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The problem i noticed with my static website. Is that the css is not renewing itself once I updated the website code at areas (Adding new pictues, text, colours).

I checked immediately once i updated. Everything renewed properly except the css. (The colours didnt change)

Heres my .htaccess for cache

<filesMatch ".(css|jpg|jpeg|png|gif|js|ico)$"> Header set Cache-Control "max-age=2628000, public" </filesMatch>

My objective is for updates to reflect completely once you go on the website or even click the website link on google.

Should I add this as well?

<IfModule mod_expires.c>
ExpiresActive On
ExpiresByType image/png "access 1 hour"
ExpiresByType image/gif "access 1 hour"
ExpiresByType image/jpeg "access 1 hour"
ExpiresByType text/javascript "access 1 hour"
ExpiresByType text/css "access 1 hour"
ExpiresByType text/html "modification 4 hours"
ExpiresDefault "access 2 days"

Please help on what i may be doing wrong or what else that i should add in the .htaccess for this issue.

  • Remove CSS from your code and clear your browser cache. Then try again. – closetnoc Mar 1 '18 at 1:19
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This is a double-edged sword. CSS is normally set to be cached for a very long time in order to optimize your website loading timings after the 1st load. Hence the line in your .htacccess file. Don't change it until you really know what you are doing.

In case your website is not using CMS (I have to assume here since you didn't provide enough details) you'd rather change a link to that changed resource file (CSS in this case) by adding a query string. Something like this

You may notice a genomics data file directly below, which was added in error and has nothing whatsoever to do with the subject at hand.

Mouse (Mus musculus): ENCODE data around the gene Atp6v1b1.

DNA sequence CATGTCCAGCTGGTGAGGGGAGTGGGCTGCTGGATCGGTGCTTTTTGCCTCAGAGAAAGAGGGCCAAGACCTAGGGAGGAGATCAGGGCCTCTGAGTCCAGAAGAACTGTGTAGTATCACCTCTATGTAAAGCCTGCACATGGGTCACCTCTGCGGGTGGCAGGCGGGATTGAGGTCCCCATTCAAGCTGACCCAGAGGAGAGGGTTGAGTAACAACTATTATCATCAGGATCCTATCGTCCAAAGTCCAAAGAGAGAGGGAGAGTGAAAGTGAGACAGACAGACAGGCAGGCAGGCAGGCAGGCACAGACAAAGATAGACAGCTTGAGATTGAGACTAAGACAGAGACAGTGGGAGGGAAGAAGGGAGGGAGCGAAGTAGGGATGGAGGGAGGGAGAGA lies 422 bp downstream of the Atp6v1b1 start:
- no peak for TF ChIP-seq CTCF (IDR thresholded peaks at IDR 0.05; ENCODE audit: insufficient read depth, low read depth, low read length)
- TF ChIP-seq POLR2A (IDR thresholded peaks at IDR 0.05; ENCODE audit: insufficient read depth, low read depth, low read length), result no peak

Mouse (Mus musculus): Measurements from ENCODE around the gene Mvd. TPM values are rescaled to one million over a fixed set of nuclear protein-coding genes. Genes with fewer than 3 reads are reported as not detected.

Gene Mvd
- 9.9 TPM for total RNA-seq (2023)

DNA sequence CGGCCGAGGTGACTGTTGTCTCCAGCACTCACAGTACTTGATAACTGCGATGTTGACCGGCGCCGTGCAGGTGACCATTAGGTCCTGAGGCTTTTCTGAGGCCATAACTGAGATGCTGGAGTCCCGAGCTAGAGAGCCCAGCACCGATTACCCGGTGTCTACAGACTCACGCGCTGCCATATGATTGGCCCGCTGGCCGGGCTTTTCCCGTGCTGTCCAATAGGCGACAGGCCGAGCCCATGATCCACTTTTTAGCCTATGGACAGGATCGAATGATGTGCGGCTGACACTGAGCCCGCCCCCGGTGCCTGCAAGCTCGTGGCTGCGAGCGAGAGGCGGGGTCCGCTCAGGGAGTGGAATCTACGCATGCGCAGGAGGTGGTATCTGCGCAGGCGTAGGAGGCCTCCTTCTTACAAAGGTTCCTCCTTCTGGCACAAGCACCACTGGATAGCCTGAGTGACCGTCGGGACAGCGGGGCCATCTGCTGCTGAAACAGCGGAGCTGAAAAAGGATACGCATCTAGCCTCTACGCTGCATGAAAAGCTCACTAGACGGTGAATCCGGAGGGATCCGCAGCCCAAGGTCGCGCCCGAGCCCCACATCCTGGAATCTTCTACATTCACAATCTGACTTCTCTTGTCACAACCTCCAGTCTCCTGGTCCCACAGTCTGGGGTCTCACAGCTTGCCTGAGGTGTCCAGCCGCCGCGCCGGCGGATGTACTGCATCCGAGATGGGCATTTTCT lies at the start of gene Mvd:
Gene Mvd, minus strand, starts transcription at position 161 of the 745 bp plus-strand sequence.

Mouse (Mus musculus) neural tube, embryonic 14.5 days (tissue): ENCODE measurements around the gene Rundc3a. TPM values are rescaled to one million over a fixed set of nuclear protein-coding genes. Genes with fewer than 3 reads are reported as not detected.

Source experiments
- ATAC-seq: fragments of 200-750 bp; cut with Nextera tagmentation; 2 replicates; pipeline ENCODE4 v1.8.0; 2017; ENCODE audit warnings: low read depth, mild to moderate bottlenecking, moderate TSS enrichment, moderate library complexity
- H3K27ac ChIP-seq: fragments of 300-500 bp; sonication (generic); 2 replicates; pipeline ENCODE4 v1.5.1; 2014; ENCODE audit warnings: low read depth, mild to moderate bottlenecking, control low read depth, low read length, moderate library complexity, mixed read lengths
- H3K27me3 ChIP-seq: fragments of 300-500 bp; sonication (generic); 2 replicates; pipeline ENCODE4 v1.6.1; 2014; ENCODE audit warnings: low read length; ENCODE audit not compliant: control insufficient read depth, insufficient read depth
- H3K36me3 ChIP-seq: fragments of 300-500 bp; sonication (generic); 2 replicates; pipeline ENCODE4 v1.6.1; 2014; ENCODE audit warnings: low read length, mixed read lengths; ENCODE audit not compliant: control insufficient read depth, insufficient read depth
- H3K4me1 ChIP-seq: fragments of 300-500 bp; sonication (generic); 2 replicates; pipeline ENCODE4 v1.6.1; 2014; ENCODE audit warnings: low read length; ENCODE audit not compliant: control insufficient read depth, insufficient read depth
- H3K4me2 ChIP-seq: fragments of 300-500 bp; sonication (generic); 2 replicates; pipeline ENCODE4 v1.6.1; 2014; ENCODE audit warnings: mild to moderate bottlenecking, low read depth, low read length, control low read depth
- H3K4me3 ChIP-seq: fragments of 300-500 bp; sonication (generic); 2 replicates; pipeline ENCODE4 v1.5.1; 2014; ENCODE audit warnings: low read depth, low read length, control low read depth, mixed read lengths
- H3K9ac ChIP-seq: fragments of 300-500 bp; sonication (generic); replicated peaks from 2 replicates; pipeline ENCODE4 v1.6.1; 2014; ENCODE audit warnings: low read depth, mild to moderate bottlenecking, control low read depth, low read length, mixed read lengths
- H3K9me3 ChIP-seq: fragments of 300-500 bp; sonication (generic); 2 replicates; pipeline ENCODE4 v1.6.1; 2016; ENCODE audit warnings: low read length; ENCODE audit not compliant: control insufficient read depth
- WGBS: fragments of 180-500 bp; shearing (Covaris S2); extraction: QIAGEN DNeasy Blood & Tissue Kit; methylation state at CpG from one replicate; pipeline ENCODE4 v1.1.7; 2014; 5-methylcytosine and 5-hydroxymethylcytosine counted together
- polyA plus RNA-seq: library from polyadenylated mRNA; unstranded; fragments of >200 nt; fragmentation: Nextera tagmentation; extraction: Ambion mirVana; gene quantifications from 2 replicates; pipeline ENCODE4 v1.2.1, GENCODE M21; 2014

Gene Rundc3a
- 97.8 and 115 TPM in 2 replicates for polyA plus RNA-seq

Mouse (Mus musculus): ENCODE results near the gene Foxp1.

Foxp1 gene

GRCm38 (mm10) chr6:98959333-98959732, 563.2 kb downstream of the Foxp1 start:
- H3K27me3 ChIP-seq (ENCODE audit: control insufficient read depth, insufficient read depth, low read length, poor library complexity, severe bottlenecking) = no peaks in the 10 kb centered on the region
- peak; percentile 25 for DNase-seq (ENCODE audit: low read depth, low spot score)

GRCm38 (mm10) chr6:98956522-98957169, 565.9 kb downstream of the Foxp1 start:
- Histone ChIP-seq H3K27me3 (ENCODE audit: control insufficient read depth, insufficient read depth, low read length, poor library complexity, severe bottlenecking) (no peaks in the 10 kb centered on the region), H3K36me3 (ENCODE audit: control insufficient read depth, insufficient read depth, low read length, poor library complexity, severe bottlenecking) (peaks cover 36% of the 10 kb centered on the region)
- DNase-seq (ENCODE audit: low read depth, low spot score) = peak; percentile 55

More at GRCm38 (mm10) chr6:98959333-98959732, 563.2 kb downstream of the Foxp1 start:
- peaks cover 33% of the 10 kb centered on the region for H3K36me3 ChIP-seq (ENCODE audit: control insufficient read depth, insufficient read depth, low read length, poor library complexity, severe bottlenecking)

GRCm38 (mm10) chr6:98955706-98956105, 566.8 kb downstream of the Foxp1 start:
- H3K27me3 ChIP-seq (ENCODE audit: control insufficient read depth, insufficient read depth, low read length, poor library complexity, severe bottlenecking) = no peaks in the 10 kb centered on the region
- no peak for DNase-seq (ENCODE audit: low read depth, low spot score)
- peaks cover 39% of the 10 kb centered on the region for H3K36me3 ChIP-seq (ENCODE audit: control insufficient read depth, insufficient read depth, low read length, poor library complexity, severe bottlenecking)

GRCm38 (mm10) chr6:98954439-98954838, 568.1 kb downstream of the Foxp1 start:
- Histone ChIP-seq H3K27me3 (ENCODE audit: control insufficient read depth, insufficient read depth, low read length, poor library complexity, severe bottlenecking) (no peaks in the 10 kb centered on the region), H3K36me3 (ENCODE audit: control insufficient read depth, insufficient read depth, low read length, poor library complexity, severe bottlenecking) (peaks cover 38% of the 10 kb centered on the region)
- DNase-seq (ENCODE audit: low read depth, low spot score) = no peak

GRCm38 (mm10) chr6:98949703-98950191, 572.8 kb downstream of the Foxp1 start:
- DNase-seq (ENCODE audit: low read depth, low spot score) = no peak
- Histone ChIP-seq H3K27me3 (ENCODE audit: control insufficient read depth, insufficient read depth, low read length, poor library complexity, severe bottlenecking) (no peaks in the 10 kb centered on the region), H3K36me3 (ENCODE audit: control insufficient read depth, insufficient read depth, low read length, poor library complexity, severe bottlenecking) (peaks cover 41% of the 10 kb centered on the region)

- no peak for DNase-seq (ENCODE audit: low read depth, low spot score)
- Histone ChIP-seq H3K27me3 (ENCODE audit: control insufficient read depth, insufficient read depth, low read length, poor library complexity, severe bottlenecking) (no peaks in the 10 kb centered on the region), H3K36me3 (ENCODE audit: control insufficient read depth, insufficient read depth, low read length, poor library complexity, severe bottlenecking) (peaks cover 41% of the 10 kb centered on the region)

/css_directory/file.css?001

Any time you update CSS - change that value after ?.

This is what CMS-based websites normally do out of the box. This way you have control over what's being server to your visitors while not wasting their bandwidth on re-checking your supposed-to-be-static content (CSS) every hour.

  • Hi. Im not using a CMS, I only have a few pages. Just to confirm i rename my css file to (example: body.css?001) wouldn't i need to rename the head section of the html to (body.css?001) as well? – Rivash Harripersad Mar 1 '18 at 10:07
  • Not exactly. You keep the file name as is. Just update how it is being referenced. Per HTML links /css_directory/file.css?001 and /css_directory/file.css and /css_directory/file.css?002 are pointing to the same file but the arguments (after ?) will cause browsers to force refresh its content. – George Mar 1 '18 at 15:20
  • Hi I tried this out. It works perfectly thank you so much. I did notice that if i got back to .css it shows the old code again but anyway its fine. Last question, is there anyway to implement this method some way through .htaccess? How do CMS websites mange to get things done without physically changing the code? – Rivash Harripersad Mar 1 '18 at 17:38